NEW DELHI: As Nestlé India battles to contain the fallout of a major food scare, a consultancy firm has estimated that Maggi, the brand at the centre of it, will lose some $200m in brand value.

Following the government's decision to ban Maggi noodles after it found high lead levels in samples, Brand Finance, which specialises in valuing brands and intangible assets, knocked that figure off its previous valuation of £2.4bn, the Financial Express reported.

That sum ranked Maggi as the 23rd most valuable food brand in the world. Last year, Maggi was also ranked the second most-trusted food brand in India, behind Coca-Cola's Maaza fruit drink, by market researcher Nielsen.

Nestlé chief executive Paul Bulcke said the company's reputation had taken a bashing "because it's a big brand and that (ban) made a lot of waves" as he continued to insist the brand is safe.

Nestlé India is contesting the ban even as it is in the process of destroying 27,000 tonnes of the product. "One can have facts on one's side but it's the perception that counts," said Bulcke. "We have to work on that. We have to reconnect with consumers."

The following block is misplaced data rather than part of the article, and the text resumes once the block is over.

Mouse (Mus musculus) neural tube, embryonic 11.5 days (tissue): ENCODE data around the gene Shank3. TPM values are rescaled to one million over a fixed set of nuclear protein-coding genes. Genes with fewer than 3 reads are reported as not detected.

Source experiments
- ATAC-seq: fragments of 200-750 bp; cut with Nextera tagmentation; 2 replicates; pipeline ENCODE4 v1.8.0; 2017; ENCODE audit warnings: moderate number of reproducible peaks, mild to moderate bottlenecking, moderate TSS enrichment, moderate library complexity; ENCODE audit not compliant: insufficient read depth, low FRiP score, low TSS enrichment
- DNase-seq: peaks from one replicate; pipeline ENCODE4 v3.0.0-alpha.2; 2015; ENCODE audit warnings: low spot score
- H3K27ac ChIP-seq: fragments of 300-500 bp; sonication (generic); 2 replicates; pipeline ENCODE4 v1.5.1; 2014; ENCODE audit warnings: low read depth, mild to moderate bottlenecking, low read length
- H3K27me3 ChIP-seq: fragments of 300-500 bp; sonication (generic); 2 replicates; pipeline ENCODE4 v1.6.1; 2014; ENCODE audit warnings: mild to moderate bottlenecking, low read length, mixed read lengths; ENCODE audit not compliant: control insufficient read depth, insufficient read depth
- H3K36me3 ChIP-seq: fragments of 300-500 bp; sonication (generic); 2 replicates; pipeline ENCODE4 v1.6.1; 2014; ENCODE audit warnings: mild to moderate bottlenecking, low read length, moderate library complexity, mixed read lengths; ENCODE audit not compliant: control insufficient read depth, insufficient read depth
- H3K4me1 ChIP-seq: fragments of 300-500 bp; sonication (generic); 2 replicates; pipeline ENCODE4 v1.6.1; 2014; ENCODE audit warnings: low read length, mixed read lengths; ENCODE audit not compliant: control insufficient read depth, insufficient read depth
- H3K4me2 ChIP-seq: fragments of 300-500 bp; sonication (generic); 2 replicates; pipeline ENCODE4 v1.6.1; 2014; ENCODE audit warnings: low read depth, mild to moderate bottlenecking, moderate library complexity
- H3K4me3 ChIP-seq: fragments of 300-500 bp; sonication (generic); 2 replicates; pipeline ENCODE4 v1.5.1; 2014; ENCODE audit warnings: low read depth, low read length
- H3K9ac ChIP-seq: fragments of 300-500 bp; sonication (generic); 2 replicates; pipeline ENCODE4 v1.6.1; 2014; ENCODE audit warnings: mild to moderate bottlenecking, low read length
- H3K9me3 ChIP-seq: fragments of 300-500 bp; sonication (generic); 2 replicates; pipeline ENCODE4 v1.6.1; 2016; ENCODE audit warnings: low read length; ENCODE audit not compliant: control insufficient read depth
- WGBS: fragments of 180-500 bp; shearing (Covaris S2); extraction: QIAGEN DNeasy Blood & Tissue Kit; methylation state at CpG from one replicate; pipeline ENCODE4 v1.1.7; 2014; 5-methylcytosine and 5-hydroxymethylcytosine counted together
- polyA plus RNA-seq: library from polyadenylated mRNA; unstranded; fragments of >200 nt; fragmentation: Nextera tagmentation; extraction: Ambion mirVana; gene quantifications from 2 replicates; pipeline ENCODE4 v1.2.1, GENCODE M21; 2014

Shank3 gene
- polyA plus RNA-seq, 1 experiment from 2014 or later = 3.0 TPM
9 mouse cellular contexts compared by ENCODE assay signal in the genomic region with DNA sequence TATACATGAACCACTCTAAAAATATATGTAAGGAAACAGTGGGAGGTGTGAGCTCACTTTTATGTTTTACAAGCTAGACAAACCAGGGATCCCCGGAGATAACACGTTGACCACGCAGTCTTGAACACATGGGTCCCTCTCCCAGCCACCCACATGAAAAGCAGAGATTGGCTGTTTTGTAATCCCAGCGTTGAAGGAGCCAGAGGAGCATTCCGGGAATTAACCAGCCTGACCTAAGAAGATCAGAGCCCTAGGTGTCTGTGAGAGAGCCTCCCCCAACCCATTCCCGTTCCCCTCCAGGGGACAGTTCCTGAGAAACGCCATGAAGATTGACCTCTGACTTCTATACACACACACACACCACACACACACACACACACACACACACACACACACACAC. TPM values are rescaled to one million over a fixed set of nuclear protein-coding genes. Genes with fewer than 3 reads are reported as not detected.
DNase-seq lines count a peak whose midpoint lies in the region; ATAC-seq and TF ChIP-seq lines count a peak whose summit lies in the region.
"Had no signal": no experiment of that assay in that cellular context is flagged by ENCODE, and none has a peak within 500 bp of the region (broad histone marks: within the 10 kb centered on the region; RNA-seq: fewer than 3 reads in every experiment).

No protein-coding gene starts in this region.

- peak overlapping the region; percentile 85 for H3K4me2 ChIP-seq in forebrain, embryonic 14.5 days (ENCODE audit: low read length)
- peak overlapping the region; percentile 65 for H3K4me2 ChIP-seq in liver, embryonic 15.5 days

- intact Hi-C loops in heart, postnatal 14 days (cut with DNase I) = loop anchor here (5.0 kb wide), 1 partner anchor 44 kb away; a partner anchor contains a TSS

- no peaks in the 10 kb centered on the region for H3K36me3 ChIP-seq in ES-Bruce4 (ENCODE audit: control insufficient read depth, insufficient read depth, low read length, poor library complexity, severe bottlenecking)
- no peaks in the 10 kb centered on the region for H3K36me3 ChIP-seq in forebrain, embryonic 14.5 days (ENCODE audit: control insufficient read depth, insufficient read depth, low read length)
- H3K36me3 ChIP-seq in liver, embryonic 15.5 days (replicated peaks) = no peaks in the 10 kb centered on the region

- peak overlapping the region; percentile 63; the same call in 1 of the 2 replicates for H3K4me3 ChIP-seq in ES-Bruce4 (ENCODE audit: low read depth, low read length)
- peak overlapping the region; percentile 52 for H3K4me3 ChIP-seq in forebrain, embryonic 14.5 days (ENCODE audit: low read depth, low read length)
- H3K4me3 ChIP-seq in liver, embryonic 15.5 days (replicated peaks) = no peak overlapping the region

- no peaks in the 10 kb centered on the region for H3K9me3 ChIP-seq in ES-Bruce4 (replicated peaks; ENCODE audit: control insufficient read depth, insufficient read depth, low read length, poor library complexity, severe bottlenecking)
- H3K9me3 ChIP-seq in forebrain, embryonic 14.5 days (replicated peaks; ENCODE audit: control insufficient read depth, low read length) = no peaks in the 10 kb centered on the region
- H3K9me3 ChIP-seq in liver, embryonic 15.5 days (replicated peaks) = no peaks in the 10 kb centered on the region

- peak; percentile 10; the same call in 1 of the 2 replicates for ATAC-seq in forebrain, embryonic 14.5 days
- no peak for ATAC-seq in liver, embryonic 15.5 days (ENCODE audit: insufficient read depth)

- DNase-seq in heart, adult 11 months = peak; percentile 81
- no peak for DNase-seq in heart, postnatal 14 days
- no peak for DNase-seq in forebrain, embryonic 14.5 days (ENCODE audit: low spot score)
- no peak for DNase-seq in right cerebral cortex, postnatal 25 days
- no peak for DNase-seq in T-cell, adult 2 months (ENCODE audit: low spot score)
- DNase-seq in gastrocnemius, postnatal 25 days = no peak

Nestlé's troubles have not been restricted to Maggi noodles, as earlier this month there were also reports that live larvae had been found in infant milk powder.

Live Mint highlighted the difficulties international brands face in India, with fragmented supply and retail chains where one slip-up can adversely affect global reputation.

McDonald's, for example, applies elaborate hygiene standards to workers at its plants and carries out more than 100 checks on its products but can still be put at risk from the practices of the many small, often illiterate, farmers it uses as suppliers.

"There are thousands of farmers you need to reach out to, each with maybe an acre, two acres of land," according to Vikram Ogale, in charge of supply chain and quality assurance for McDonald's India.

"Think of a situation where you have 1,000 farmers have to educate them, convince them," he said.

McDonald's says it can trace all its ingredients, not a claim that many can make as suppliers frequently sub-contract orders.

Live Mint also reported that one in five food samples tested by the government is found to be contaminated, adulterated or mislabelled.

Data sourced from Financial Express, Live Mint; additional content by Warc staff